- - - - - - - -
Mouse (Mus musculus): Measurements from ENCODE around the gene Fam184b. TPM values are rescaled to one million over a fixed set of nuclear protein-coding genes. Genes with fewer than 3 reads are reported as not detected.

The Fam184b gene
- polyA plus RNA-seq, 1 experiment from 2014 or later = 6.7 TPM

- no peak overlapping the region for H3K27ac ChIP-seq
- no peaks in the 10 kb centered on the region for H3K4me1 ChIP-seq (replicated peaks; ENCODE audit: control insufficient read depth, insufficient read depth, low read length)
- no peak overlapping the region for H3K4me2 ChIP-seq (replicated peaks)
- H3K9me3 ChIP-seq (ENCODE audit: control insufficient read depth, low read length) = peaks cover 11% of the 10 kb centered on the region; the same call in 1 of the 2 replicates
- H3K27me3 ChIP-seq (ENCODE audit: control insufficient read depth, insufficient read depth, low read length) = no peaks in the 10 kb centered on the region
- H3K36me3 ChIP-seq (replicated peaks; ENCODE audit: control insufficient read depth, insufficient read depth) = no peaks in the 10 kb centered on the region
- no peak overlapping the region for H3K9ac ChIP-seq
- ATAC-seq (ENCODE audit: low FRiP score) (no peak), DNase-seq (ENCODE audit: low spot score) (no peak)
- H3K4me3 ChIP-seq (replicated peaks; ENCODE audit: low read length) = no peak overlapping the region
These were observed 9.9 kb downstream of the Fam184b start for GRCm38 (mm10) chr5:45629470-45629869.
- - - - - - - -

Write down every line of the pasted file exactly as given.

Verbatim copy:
Mouse (Mus musculus): Measurements from ENCODE around the gene Fam184b. TPM values are rescaled to one million over a fixed set of nuclear protein-coding genes. Genes with fewer than 3 reads are reported as not detected.

The Fam184b gene
- polyA plus RNA-seq, 1 experiment from 2014 or later = 6.7 TPM

- no peak overlapping the region for H3K27ac ChIP-seq
- no peaks in the 10 kb centered on the region for H3K4me1 ChIP-seq (replicated peaks; ENCODE audit: control insufficient read depth, insufficient read depth, low read length)
- no peak overlapping the region for H3K4me2 ChIP-seq (replicated peaks)
- H3K9me3 ChIP-seq (ENCODE audit: control insufficient read depth, low read length) = peaks cover 11% of the 10 kb centered on the region; the same call in 1 of the 2 replicates
- H3K27me3 ChIP-seq (ENCODE audit: control insufficient read depth, insufficient read depth, low read length) = no peaks in the 10 kb centered on the region
- H3K36me3 ChIP-seq (replicated peaks; ENCODE audit: control insufficient read depth, insufficient read depth) = no peaks in the 10 kb centered on the region
- no peak overlapping the region for H3K9ac ChIP-seq
- ATAC-seq (ENCODE audit: low FRiP score) (no peak), DNase-seq (ENCODE audit: low spot score) (no peak)
- H3K4me3 ChIP-seq (replicated peaks; ENCODE audit: low read length) = no peak overlapping the region
These were observed 9.9 kb downstream of the Fam184b start for GRCm38 (mm10) chr5:45629470-45629869.